ArtsAutosBooksBusinessEducationEntertainmentFamilyFashionFoodGamesGenderHealthHolidaysHomeHubPagesPersonal FinancePetsPoliticsReligionSportsTechnologyTravel


Updated on February 3, 2010

The Luge is a small sled. The word is French. Lugeing is a form of tobogganing and is both a recreational and a competitive sport. It has been practiced in Europe for decades and gained popularity in North America in the 1960's. It is easy to learn, inexpensive, and yet challenging for serious competitors.

The Sled and the Course

The luge is about 4 feet (1.2 meters) in length and weighs up to 44 pounds (20 kg). It is usually made of wood with steel runners, no more than 19 inches (48 cm) apart, and is equipped with a leather seat. Because of its extreme flexibility, the luge is easily steered down snow-covered roads or special ice and snow chutes. In competition it reaches speeds of 65 miles (105 km) per hour or more.

The sitting rider holds a leather strap attached to the front of the runners and leans, almost lies, back for maximum speed- one hand on the strap and the other on the side of the sled. Steering is accomplished by three basic maneuvers: (1) pulling up on the forward part of the inside runner (left turn, left runner; right turn, right runner), causing the rear portion of this runner to drag and slow down a bit; (2) pushing the front of the outside runner to the inside, by using the foot and leg as a lever in the sled frame; and (3) placing more body weight over the outside runner, causing it to travel slightly faster than the inside runner. When two persons luge on one sled, the front person steers.

Lugeing is often done on natural runs, but greatest speeds are attained on prepared tracks. These special courses are usually about 3,000 feet (915 meters) long, an 11% slope being desirable. The course consists of about 15 banked turns ranging from 10 to 15 feet (3-4.5 meters) high and varying from only a slight change of direction (curve) to a high-banked hairpin. The curves generally are more steeply banked and higher than in bobsledding.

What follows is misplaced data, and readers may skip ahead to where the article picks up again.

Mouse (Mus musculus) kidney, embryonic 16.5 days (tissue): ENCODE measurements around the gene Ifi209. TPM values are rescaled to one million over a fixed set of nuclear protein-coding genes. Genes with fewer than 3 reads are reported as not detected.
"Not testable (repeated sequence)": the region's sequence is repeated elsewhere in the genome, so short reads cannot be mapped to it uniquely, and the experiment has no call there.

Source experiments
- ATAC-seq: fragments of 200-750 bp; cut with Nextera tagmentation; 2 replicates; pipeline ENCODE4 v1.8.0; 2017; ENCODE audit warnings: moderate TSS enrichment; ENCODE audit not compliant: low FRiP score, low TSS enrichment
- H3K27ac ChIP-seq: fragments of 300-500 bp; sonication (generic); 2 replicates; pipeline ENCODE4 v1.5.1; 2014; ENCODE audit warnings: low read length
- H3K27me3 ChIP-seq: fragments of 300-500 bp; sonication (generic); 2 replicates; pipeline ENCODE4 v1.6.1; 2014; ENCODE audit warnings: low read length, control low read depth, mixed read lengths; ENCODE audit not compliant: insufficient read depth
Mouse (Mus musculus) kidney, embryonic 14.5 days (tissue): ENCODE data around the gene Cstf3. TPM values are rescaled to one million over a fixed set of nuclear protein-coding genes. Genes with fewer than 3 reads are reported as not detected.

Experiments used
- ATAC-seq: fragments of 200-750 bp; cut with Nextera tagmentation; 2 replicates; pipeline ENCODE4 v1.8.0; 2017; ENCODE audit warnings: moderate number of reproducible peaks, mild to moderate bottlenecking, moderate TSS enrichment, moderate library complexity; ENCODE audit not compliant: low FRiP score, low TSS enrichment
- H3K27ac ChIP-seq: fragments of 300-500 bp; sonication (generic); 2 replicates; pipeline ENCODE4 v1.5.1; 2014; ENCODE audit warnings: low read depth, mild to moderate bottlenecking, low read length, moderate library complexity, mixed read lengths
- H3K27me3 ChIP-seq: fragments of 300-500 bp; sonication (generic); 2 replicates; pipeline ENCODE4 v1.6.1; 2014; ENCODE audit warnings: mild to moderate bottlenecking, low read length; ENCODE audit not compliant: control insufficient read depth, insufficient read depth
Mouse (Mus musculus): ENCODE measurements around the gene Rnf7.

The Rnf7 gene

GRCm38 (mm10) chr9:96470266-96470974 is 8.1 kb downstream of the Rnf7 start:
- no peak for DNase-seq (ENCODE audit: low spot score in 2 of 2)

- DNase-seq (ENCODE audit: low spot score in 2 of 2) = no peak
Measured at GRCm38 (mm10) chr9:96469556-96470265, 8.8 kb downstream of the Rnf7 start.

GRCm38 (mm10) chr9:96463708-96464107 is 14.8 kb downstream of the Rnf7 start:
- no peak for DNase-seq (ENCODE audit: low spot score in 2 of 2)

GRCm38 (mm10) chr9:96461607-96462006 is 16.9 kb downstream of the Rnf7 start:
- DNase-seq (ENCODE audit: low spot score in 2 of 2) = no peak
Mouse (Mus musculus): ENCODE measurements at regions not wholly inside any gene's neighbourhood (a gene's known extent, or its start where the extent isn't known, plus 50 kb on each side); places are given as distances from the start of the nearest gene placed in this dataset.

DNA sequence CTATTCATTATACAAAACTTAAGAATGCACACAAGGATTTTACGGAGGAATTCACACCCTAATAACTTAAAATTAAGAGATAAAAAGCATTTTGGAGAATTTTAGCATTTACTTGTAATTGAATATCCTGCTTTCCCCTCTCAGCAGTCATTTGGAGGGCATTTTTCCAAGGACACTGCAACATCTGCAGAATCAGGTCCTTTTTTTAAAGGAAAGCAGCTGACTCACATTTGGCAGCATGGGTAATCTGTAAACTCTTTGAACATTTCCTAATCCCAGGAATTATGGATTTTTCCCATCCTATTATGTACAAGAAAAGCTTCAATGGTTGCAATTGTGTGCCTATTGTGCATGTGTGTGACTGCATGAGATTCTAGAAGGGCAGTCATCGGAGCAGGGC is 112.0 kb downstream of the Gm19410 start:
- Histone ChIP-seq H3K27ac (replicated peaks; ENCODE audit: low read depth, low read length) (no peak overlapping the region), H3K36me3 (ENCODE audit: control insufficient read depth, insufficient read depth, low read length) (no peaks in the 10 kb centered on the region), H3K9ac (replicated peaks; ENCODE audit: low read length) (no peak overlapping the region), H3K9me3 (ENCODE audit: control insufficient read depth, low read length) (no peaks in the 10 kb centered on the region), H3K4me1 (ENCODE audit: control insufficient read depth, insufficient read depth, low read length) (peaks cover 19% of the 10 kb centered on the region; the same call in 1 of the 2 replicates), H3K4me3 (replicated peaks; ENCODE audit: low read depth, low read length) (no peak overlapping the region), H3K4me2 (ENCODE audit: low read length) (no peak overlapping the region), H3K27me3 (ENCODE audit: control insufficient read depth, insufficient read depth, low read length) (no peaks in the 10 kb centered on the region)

Olympic and other international competitions are held on single-seaters for men and women and double-seaters for men. Each nation is allowed four men and three women in singles and two teams of doubles. Singles are allowed four runs and doubles two. Winners are decided by the best combined times of all runs in each category. Rules require the use of helmet, goggles, and aluminum caps for knees and elbows.


Although forms of sledding have been practiced in many places for centuries, luge-ing probably originated in the European Alps. It was first popularized in the 1880's by tourists. The first luge record dates from 1883. A significant development occurred in the 1930's when Martin Tietze of Austria invented a flexible sled, which increased steering capabilities. As the sport developed, roads were closed to other traffic, and eventually special runs were designed and constructed.

The first European lugeing championship was held in Reichenberg, Austria, in 1914; the first world championship at Oslo, Norway, in 1955; and the first Olympic competition in 1964 in Innsbruck, Austria. In 1957 lugeing was given its own governing body, the Federation Internationale de Luge de Course (FIL).


    0 of 8192 characters used
    Post Comment

    No comments yet.


    This website uses cookies

    As a user in the EEA, your approval is needed on a few things. To provide a better website experience, uses cookies (and other similar technologies) and may collect, process, and share personal data. Please choose which areas of our service you consent to our doing so.

    For more information on managing or withdrawing consents and how we handle data, visit our Privacy Policy at:

    Show Details
    HubPages Device IDThis is used to identify particular browsers or devices when the access the service, and is used for security reasons.
    LoginThis is necessary to sign in to the HubPages Service.